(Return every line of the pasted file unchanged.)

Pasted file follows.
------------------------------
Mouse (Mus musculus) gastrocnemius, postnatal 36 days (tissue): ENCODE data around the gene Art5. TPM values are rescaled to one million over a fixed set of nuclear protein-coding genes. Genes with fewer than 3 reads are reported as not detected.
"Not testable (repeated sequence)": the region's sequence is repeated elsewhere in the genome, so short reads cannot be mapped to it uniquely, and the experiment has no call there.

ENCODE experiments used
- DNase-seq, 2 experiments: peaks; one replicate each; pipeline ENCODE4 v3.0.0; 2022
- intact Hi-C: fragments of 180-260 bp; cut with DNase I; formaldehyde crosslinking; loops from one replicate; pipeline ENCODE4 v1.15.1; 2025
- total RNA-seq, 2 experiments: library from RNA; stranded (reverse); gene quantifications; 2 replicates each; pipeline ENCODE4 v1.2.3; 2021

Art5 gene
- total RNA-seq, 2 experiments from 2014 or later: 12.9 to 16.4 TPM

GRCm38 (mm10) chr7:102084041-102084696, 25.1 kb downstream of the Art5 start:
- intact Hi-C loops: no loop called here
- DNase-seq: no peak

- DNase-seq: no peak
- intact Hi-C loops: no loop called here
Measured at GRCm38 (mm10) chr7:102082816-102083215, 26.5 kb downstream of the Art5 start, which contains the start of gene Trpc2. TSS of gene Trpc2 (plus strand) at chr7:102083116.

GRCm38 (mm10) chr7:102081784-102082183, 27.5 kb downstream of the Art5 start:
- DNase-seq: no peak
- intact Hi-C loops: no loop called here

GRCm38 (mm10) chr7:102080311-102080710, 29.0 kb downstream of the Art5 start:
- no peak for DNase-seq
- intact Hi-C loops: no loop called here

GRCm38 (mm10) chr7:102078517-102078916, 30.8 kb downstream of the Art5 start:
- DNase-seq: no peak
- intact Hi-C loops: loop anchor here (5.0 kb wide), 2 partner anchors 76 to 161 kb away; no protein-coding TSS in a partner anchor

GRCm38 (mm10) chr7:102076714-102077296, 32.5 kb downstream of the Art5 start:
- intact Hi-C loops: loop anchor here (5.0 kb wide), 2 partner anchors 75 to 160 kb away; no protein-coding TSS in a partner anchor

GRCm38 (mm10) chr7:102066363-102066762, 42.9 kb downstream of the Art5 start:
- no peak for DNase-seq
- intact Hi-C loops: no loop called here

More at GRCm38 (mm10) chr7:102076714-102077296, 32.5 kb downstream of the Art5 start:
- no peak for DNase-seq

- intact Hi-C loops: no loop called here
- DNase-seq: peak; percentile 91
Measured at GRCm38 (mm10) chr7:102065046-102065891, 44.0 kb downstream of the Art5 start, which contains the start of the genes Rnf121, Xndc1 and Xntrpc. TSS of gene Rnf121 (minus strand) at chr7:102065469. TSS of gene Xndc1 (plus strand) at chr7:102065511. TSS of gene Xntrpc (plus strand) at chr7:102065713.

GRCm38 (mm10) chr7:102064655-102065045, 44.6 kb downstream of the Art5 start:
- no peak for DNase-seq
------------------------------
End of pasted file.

Mouse (Mus musculus) gastrocnemius, postnatal 36 days (tissue): ENCODE data around the gene Art5. TPM values are rescaled to one million over a fixed set of nuclear protein-coding genes. Genes with fewer than 3 reads are reported as not detected.
"Not testable (repeated sequence)": the region's sequence is repeated elsewhere in the genome, so short reads cannot be mapped to it uniquely, and the experiment has no call there.

ENCODE experiments used
- DNase-seq, 2 experiments: peaks; one replicate each; pipeline ENCODE4 v3.0.0; 2022
- intact Hi-C: fragments of 180-260 bp; cut with DNase I; formaldehyde crosslinking; loops from one replicate; pipeline ENCODE4 v1.15.1; 2025
- total RNA-seq, 2 experiments: library from RNA; stranded (reverse); gene quantifications; 2 replicates each; pipeline ENCODE4 v1.2.3; 2021

Art5 gene
- total RNA-seq, 2 experiments from 2014 or later: 12.9 to 16.4 TPM

GRCm38 (mm10) chr7:102084041-102084696, 25.1 kb downstream of the Art5 start:
- intact Hi-C loops: no loop called here
- DNase-seq: no peak

- DNase-seq: no peak
- intact Hi-C loops: no loop called here
Measured at GRCm38 (mm10) chr7:102082816-102083215, 26.5 kb downstream of the Art5 start, which contains the start of gene Trpc2. TSS of gene Trpc2 (plus strand) at chr7:102083116.

GRCm38 (mm10) chr7:102081784-102082183, 27.5 kb downstream of the Art5 start:
- DNase-seq: no peak
- intact Hi-C loops: no loop called here

GRCm38 (mm10) chr7:102080311-102080710, 29.0 kb downstream of the Art5 start:
- no peak for DNase-seq
- intact Hi-C loops: no loop called here

GRCm38 (mm10) chr7:102078517-102078916, 30.8 kb downstream of the Art5 start:
- DNase-seq: no peak
- intact Hi-C loops: loop anchor here (5.0 kb wide), 2 partner anchors 76 to 161 kb away; no protein-coding TSS in a partner anchor

GRCm38 (mm10) chr7:102076714-102077296, 32.5 kb downstream of the Art5 start:
- intact Hi-C loops: loop anchor here (5.0 kb wide), 2 partner anchors 75 to 160 kb away; no protein-coding TSS in a partner anchor

GRCm38 (mm10) chr7:102066363-102066762, 42.9 kb downstream of the Art5 start:
- no peak for DNase-seq
- intact Hi-C loops: no loop called here

More at GRCm38 (mm10) chr7:102076714-102077296, 32.5 kb downstream of the Art5 start:
- no peak for DNase-seq

- intact Hi-C loops: no loop called here
- DNase-seq: peak; percentile 91
Measured at GRCm38 (mm10) chr7:102065046-102065891, 44.0 kb downstream of the Art5 start, which contains the start of the genes Rnf121, Xndc1 and Xntrpc. TSS of gene Rnf121 (minus strand) at chr7:102065469. TSS of gene Xndc1 (plus strand) at chr7:102065511. TSS of gene Xntrpc (plus strand) at chr7:102065713.

GRCm38 (mm10) chr7:102064655-102065045, 44.6 kb downstream of the Art5 start:
- no peak for DNase-seq